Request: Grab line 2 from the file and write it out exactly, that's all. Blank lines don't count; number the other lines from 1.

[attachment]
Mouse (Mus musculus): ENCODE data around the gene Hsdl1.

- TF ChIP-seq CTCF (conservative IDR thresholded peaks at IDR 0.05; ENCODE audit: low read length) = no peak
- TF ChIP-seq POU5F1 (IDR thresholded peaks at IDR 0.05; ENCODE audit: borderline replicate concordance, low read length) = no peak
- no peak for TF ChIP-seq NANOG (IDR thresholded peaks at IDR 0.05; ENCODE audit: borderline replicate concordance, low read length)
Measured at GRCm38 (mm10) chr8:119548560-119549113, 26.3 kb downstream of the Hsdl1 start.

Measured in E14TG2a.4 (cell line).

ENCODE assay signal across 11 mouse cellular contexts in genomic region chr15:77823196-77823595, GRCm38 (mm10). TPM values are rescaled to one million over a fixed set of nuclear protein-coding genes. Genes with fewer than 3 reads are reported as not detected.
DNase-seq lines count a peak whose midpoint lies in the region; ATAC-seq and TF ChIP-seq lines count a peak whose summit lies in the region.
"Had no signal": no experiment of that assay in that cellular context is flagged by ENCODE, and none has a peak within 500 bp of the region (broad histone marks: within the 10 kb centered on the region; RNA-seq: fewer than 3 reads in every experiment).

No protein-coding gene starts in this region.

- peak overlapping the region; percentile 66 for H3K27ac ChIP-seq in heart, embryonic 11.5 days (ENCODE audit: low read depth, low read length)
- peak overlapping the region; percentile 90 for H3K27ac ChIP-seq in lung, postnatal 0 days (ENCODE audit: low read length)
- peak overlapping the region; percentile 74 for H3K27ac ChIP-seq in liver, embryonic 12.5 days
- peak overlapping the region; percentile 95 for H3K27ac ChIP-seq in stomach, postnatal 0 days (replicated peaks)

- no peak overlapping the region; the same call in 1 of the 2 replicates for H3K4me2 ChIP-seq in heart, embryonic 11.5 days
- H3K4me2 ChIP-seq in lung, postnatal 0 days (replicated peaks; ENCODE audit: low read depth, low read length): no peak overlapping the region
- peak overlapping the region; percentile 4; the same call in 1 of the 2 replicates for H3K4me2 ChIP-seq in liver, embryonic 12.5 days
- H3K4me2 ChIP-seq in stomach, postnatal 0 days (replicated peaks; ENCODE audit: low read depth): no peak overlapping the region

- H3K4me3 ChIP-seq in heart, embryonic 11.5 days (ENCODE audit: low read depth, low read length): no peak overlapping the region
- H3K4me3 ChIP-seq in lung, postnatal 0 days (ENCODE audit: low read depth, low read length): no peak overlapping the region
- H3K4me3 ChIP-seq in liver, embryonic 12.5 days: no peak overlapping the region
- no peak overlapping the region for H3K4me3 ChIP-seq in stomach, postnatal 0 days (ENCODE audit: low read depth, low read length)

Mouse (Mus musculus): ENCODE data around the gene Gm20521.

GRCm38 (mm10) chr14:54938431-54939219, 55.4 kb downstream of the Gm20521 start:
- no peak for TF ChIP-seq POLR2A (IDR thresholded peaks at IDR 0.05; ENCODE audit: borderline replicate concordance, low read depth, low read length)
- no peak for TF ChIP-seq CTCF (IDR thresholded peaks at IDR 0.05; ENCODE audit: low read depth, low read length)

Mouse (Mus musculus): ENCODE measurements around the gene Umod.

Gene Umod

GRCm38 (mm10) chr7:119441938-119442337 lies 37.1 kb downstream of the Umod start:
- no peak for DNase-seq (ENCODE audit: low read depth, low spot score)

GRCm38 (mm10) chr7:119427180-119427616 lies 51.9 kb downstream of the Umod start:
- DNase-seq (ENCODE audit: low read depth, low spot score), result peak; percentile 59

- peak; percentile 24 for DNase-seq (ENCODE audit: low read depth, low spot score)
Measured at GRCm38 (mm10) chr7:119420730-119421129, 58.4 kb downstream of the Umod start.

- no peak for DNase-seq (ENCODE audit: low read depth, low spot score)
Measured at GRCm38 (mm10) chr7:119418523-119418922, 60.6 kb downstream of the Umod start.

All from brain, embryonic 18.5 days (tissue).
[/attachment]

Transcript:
- TF ChIP-seq CTCF (conservative IDR thresholded peaks at IDR 0.05; ENCODE audit: low read length) = no peak